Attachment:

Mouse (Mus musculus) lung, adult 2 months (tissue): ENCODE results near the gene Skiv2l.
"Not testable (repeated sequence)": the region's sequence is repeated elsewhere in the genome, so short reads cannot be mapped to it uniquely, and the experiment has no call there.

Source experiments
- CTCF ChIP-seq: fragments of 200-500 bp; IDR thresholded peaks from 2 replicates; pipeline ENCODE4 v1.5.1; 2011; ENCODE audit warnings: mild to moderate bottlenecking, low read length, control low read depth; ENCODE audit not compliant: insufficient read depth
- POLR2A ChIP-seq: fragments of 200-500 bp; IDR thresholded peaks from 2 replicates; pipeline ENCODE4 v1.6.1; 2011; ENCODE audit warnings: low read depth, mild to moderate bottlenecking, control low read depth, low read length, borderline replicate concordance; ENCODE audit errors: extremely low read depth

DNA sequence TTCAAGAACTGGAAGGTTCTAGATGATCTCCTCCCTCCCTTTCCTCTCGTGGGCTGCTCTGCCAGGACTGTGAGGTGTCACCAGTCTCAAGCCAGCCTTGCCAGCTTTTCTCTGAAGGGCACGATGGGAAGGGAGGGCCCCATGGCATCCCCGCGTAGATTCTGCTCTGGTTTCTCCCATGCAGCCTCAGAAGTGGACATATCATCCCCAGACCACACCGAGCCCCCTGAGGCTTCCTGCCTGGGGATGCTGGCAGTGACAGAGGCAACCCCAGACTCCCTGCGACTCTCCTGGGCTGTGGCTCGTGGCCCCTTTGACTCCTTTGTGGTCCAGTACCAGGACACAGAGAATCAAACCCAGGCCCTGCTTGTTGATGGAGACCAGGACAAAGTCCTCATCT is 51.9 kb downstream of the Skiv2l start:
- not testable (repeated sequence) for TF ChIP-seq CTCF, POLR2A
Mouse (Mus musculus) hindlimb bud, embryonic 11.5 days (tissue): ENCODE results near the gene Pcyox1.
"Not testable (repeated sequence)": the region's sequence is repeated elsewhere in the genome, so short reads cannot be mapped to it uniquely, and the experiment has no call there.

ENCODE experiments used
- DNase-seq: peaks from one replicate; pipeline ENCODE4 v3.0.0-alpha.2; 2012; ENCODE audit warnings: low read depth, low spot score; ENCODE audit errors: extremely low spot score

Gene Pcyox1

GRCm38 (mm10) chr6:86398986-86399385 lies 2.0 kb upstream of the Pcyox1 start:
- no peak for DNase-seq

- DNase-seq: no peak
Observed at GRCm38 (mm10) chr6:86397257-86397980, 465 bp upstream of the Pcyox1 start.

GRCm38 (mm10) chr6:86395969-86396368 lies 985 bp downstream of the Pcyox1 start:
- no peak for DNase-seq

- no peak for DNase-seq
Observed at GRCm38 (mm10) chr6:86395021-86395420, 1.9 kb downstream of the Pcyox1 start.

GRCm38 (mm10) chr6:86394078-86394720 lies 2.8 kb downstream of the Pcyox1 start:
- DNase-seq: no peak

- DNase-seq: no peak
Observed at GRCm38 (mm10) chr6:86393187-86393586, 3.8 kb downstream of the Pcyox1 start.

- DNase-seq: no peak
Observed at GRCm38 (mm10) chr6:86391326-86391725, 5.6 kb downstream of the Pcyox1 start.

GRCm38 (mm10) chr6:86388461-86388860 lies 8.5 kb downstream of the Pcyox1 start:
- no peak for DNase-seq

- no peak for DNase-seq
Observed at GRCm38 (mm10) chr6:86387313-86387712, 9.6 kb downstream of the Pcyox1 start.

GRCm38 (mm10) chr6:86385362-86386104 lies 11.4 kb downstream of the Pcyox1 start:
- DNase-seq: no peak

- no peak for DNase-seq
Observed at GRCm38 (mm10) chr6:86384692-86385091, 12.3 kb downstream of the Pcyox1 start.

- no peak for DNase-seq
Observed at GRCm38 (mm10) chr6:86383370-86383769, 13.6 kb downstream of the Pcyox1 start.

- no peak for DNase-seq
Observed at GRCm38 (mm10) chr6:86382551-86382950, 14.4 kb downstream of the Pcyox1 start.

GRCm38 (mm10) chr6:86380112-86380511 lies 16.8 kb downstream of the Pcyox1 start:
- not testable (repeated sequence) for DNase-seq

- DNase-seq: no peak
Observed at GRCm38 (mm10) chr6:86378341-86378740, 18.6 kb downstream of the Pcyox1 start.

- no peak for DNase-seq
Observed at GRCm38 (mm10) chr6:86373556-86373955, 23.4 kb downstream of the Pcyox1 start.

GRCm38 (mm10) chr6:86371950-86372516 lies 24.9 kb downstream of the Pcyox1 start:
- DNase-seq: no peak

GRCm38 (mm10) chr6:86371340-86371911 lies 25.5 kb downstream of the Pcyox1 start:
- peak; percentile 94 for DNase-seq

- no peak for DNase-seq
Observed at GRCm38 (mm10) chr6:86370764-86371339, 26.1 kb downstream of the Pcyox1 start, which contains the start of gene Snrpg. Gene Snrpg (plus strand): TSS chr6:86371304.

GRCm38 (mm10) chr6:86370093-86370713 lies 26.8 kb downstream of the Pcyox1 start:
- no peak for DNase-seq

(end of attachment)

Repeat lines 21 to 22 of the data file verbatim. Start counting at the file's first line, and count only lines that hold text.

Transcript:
GRCm38 (mm10) chr6:86394078-86394720 lies 2.8 kb downstream of the Pcyox1 start:
- DNase-seq: no peak